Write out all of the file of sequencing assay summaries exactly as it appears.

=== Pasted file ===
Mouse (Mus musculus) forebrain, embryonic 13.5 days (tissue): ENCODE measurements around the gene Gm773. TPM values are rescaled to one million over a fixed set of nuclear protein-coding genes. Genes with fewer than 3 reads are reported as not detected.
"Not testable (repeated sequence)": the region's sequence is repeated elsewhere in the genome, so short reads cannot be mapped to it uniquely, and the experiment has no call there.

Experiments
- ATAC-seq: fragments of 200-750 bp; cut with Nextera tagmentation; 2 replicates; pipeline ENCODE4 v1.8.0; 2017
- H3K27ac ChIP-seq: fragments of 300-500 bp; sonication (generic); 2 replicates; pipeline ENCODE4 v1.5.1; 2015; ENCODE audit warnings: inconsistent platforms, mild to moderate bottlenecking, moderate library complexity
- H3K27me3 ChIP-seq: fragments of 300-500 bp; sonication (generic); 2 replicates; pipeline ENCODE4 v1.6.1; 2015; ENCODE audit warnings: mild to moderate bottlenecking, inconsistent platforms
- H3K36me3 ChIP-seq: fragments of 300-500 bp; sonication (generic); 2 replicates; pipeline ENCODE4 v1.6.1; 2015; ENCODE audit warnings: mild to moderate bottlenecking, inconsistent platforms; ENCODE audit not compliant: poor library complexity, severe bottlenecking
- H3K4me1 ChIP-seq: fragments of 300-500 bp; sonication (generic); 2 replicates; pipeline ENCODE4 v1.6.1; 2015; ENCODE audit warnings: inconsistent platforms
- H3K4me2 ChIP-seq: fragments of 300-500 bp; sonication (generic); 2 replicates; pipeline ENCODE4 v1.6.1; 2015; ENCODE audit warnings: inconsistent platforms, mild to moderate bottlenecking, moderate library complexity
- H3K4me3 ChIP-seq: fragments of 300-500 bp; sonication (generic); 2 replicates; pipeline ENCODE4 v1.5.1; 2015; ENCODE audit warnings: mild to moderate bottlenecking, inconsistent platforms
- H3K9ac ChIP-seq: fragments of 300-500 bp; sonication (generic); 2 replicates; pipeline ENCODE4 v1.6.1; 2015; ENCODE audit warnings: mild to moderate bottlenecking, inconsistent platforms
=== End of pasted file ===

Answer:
Mouse (Mus musculus) forebrain, embryonic 13.5 days (tissue): ENCODE measurements around the gene Gm773. TPM values are rescaled to one million over a fixed set of nuclear protein-coding genes. Genes with fewer than 3 reads are reported as not detected.
"Not testable (repeated sequence)": the region's sequence is repeated elsewhere in the genome, so short reads cannot be mapped to it uniquely, and the experiment has no call there.

Experiments
- ATAC-seq: fragments of 200-750 bp; cut with Nextera tagmentation; 2 replicates; pipeline ENCODE4 v1.8.0; 2017
- H3K27ac ChIP-seq: fragments of 300-500 bp; sonication (generic); 2 replicates; pipeline ENCODE4 v1.5.1; 2015; ENCODE audit warnings: inconsistent platforms, mild to moderate bottlenecking, moderate library complexity
- H3K27me3 ChIP-seq: fragments of 300-500 bp; sonication (generic); 2 replicates; pipeline ENCODE4 v1.6.1; 2015; ENCODE audit warnings: mild to moderate bottlenecking, inconsistent platforms
- H3K36me3 ChIP-seq: fragments of 300-500 bp; sonication (generic); 2 replicates; pipeline ENCODE4 v1.6.1; 2015; ENCODE audit warnings: mild to moderate bottlenecking, inconsistent platforms; ENCODE audit not compliant: poor library complexity, severe bottlenecking
- H3K4me1 ChIP-seq: fragments of 300-500 bp; sonication (generic); 2 replicates; pipeline ENCODE4 v1.6.1; 2015; ENCODE audit warnings: inconsistent platforms
- H3K4me2 ChIP-seq: fragments of 300-500 bp; sonication (generic); 2 replicates; pipeline ENCODE4 v1.6.1; 2015; ENCODE audit warnings: inconsistent platforms, mild to moderate bottlenecking, moderate library complexity
- H3K4me3 ChIP-seq: fragments of 300-500 bp; sonication (generic); 2 replicates; pipeline ENCODE4 v1.5.1; 2015; ENCODE audit warnings: mild to moderate bottlenecking, inconsistent platforms
- H3K9ac ChIP-seq: fragments of 300-500 bp; sonication (generic); 2 replicates; pipeline ENCODE4 v1.6.1; 2015; ENCODE audit warnings: mild to moderate bottlenecking, inconsistent platforms